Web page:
Edmunds Answers

Answers

  • karjunkie 06/19/09 1:51 pm PST

    The Honda Fit or the Mini. The Mini has such a high resale value after 3 years that it basically beats any other car in that price range.

  • texases 06/19/09 2:10 pm PST

    If low cost of ownership is a priority, forget Volvo and BMW. A Camry or Accord fits your specifications. Buy the latest Consumer Reports new car buyers guide, it has lots of information.

  • tony78 06/19/09 2:26 pm PST

    I thought about giving you an answer concerning re-sale value,,,but i noticed that you did not mention that, in your question.

    Actually the vehicle that you presently own is safer, cheaper to own and just about if not more reliable than say a honda fit or a mini cooper.

    Lets compare prices.

    1. A base model mini cooper msrp is $19,200

    2. A base model fit, with an msrp of $ 14, 700 is closer to the msrp $ 15,350 of a toyota corolla, the main difference between the 2 cars is that the toyota has a trunk and the honda has a lift back.

    3. Reliability. The corolla has a proven track record for reliability,,,The honda is a newcomer,,the Fit has not been around long enough to establish a proven record in any category.

    The mini cooper is a reliable car with the exception of the higher costs associated with replacment parts prices and maintenance costs.

    Uhh Oh,, I was getting off track there,,,you wanted to know about the volvo xc90 and the bmw 3 series ( bmw does'nt have a 300 series ) Both of these cars are expensive to buy, insure, maintain and repair and so they would be in a completely different category altogether than the Fit, Corolla and even the Mini Cooper.

  • lokki 06/19/09 4:43 pm PST

    Both Volvo's and BMW's are expensive to buy. Both are safe and, when new, relatively reliable. However neither is as statistically reliable as Honda or a Toyota.

    1.BMW offers free maintenance for the first 4 years or 50,000 miles and a bumper-to-bumper warranty, so you'll have no expenses, except tires and gasoline during that period. Note that the "run flat" tires BMW uses only last about 25,000 miles and are very expensive to replace.. After 50,000 miles, you'll find that BMWs, while generally reliable, can be very expensive to own, as routine maintenance is costly. Generally, however, BMWs have good resale value. Still, unless you really enjoy driving, you'll find that BMWs cost a lot of money for a car that's pretty small and rides pretty hard. Sure, they have great handling, but it doesn't mean much unless you do a lot of country road driving. I guessing that a BMW probably wouldn't be a good value for the kind of driving you do. However if cost isn't a consideration, and/or you won't be keeping the car for more than 4 years, they're nice.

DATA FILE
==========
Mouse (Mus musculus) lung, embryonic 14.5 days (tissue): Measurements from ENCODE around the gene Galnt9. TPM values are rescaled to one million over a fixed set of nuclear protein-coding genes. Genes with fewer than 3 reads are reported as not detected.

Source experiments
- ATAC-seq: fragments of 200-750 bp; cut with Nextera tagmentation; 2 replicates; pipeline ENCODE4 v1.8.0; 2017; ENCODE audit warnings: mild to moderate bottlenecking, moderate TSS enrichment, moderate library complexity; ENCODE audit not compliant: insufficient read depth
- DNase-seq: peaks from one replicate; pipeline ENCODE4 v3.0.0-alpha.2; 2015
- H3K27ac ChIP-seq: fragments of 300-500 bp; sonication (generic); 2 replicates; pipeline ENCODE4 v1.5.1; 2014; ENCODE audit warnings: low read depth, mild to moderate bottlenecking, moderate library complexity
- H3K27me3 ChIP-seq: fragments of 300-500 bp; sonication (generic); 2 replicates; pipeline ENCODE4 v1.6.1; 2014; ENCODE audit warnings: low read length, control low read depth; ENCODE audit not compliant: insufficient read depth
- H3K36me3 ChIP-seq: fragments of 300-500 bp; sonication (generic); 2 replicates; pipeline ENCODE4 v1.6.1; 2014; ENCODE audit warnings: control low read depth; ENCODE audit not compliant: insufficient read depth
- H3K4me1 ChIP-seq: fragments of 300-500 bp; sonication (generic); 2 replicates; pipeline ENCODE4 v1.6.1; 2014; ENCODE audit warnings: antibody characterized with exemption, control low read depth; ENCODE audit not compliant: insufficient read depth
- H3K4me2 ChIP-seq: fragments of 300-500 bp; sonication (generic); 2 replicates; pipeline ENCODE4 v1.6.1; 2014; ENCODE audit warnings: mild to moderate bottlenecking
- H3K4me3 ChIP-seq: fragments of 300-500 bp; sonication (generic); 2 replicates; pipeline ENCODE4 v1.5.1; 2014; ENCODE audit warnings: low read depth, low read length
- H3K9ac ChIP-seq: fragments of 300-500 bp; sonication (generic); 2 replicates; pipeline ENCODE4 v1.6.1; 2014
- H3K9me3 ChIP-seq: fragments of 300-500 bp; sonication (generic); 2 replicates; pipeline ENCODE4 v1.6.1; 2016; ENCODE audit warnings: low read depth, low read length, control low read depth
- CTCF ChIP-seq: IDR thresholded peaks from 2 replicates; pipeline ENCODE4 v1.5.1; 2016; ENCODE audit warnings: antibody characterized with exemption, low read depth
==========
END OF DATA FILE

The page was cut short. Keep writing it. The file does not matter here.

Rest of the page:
2. Volvo's are safe, but the story that they are safer than other modern cars is a legend left over from the 60's when Volvo pioneered safety. Other brands have caught up. Volvo does not offer as good a warranty as BMW, and they don't have free maintenance. Cost of ownership as far as repairs and maintenance will be reasonable although considerably higer than you've been paying for your Corolla. Still, they are very nice cars. One concern right now with Volvo is that Ford is actively looking to sell the Volvo company, just as they recently sold Jaguar.
    http://online.wsj.com/article/BT-CO-200
    90610-705305.html


    It's always unclear selling a car company will mean for resale value, warranty work, and service. Generally there is no problem. Still, you should be aware of this fact.

    3. A Camry is a historically reliable car, but which has suffered from some problems in the 2008 and 2009 model years. Reliability and quality have fallen. They used to the automatic choice to recommend - less so these days. Read Edmunds review:

    http://www.edmunds.com/toyota/camry/200
    9/review.html



    4. Honda Accords have very good reliability and very good resale. The warranty is fairly short but historically it hasn't been needed much. When Honda's have had problems, the company has done a pretty good job of standing behind their products even after the warranty has expired. However, the Accord is noisier than other vehicles in its class, and this bothers some people

    http://www.edmunds.com/honda/accord/200
    9/review.html



    5. Many people swear by the Korean Hyundai's now and say that they are as good as the Toyotas. You may want to research those cars. They have a very good warranty, and they're nice enough to drive, but nothing special. Traditionally resale value on them has been pretty low, although that is slowly changing.
    http://www.edmunds.com/hyundai/elantra/
    2009/review.html

    http://www.edmunds.com/hyundai/sonata/2
    009/review.html


    6. Right now Chrysler cars are very cheap but probably not what you're looking for. The company has just been sold (see above) and the recent models have had poor quality.
    http://www.edmunds.com/chrysler/sebring
    /review.html


    7. Ford makes some nice cars and are definitely worth considering, if the price is right. If price is a consideration, you may be able to get a better deal on a Ford these days. Their quality has been good and improving. Their resale value is 'average'. Ford is not, unlike GM or Chrysler, in any danger of being sold or being bankrupt.
    http://www.edmunds.com/ford/fusion/2009
    /review.html




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